Human Motion Diffusion as a Generative Prior

Anonymous Authors

Our DiffusionBlending approach enables fine-grained control over human motion (see more details below).


In recent months, we witness a leap forward as denoising diffusion models were introduced to Motion Generation. Yet, the main gap in this field remains the low availability of data. Furthermore, the expensive acquisition process of motion biases the already modest data towards short single-person sequences. With such a shortage, more elaborate generative tasks are left behind.
In this paper, we show that this gap can be mitigated using a pre-trained diffusion-based model as a generative prior. We demonstrate the prior is effective for fine-tuning, in a few-, and even a zero-shot manner. For the zero-shot setting, we tackle the challenge of long sequence generation. We introduce DoubleTake, an inference-time method with which we demonstrate up to 10-minute long animations of prompted intervals and their meaningful and controlled transition, using the prior that was trained for 10-second generations.
For the few-shot setting, we consider two-person generation. Using two fixed priors and as few as a dozen training examples, we learn a slim communication block, ComMDM, to infuse interaction between the two resulting motions.
Finally, using fine-tuning, we train the prior to semantically complete motions from a single prescribed joint. Then, we use our DiffusionBlending to blend a few such models into a single one that responds well to the combination of the individual control signals, enabling fine-grained joint- and trajectory-level control and editing.
Using an off-the-shelf state-of-the-art (SOTA) motion diffusion model as a prior, we evaluate our approach for the three mentioned cases. Compared to SOTA methods, the DoubleTake approach demonstrates better quality scores for the intervals themselves and significantly better scores for the transitions between them. Through a user study, we show our communication block scores better quality and interaction levels compared to a SOTA model dedicated to the multi-person task. Our DiffusionBlending outperforms the motion inpainting approach over four different combinations of joints.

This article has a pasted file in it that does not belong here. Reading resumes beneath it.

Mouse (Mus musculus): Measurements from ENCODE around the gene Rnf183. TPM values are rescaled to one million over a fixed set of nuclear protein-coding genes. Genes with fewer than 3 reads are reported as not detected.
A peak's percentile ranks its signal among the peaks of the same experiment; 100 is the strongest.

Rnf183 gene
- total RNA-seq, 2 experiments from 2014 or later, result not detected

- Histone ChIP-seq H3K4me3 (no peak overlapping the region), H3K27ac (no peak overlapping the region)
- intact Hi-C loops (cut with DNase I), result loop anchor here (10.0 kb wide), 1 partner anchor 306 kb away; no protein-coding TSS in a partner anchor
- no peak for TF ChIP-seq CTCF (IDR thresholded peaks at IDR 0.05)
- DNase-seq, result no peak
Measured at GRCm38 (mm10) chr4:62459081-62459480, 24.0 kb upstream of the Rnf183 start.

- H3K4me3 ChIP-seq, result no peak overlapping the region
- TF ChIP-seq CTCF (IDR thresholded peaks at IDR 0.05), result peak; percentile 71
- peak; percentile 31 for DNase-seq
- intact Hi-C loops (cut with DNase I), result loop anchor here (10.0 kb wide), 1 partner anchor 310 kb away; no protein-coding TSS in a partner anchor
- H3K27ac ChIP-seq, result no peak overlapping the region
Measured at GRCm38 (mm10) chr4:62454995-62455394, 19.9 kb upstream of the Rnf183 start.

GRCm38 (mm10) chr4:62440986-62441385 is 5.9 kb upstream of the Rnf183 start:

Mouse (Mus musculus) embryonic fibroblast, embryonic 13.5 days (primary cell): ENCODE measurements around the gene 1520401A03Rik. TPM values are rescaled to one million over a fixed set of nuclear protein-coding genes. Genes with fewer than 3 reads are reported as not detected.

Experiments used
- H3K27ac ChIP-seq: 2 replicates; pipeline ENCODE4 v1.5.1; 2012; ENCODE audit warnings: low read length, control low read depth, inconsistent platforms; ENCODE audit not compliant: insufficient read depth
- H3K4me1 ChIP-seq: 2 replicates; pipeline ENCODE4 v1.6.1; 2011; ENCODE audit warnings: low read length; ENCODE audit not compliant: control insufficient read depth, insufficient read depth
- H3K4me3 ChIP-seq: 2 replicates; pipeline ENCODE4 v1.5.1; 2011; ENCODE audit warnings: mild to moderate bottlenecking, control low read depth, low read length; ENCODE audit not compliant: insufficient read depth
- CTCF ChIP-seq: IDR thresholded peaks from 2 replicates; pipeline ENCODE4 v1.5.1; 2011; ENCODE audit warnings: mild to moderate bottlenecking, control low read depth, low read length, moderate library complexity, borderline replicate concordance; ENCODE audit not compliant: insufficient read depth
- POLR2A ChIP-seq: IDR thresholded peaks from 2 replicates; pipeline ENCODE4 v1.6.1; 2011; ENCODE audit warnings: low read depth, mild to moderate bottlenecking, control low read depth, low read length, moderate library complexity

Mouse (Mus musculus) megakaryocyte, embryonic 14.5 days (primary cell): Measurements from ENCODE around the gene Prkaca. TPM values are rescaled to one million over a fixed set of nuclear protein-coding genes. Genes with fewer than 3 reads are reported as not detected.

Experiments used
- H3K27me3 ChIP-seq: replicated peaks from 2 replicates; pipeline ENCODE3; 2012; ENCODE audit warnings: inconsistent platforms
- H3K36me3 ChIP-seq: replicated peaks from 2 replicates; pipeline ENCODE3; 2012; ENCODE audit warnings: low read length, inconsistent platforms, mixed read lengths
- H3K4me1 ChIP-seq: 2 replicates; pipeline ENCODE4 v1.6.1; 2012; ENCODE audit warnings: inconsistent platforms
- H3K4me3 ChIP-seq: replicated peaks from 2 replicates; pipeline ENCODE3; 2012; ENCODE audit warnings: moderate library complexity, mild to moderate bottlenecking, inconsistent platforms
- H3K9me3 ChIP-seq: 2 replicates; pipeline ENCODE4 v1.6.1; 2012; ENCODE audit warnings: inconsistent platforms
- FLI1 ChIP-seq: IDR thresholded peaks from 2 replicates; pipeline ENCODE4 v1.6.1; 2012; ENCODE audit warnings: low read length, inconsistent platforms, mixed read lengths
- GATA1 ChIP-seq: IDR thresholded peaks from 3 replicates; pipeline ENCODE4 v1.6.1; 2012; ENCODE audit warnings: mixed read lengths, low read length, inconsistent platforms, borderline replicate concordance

DoubleTake algorithm - Long motions


Our DoubleTake method (above) enables the efficient generation of long motion sequences in a zero-shot manner. Using it, we demonstrate 10-minute long fluent motions that were generated using a model that was trained only on ~10 second long sequences. In addition, instead of a global textual condition, DoubleTake controls each motion interval using a different text condition while maintaining realistic transitions between intervals. This result is fairly surprising considering that such transitions were not explicitly annotated in the training data. DoubleTake consists of two phases - in the first step, each motion is generated conditioned on a text prompt while being aware of the context of neighboring motions, all generated simultaneously in a single batch. Then, the second take exploits the denoising process to refine transitions to better match the intervals.

The following long motion was generated with DoubleTake in a single diffusion batch. Orange frames are the textually controlled interval, and the blue/purple frames are the transitions between them.

DoubleTake - Results

Lighter frames represent transition between intervals.

DoubleTake vs. TEACH model

The followings are side-by-side views of our DoubleTake approach compared to TEACH[Athanasiou et al. 2022] that was dedicatedly learned for this task. Both got the same texts and sequence lengths to be generated.

ComMDM - Two-person motion generation

For the few-shot setting, we enable textually driven two-person motion generation for the first time. We exploit MDM as a motion prior for learning two-person motion generation using only as few as a dozen training examples. We observe that in order to learn human interactions, we only need to enable fixed prior models to communicate with each other through the diffusion process. Hence, we learn a slim communication block, ComMDM, that passes a communication signal between the two frozen priors through the transformer's intermediate activation maps.


Two-person - Text-to-Motion Generation

The followings are text-to-motion generations by our ComMDM model, learned with only 14 motion examples. The texts are unseen by the model but the interactions are fairly limited to those seen during training. Different color defines different character, both are generated simultaneously.

Two-person - Prefix Completions

The followings are side-by-side views of our ComMDM approach compared to MRT[Wang et al. 2021] that was dedicatedly learned for this task. Both got the same motion prefixes to be competed.

Blue is input prefix and orange/red is the generated completions by each model.

Fine-Tuned Motion Control

We observe that the motion inpainting process suggested by MDM[Tevet et al. 2022] does not extend well to more elaborate yet important motion tasks such as trajectory and end-effector tracking. We show that fine-tuning the prior for this task yields semantic and accurate control using even just a single end-effector. We further introduce the DiffusionBlending technique that generalizes classifier-free guidance to blend between different fine-tuned models and create any cross combination of keypoints control on the generated motion. This enables surgical control for human motion that comprises a key capability for any animation system.

The followings are side-by-side comparison of our fine-tuned MDM and DiffusionBlending (models with + sign) to MDM motion inpainting.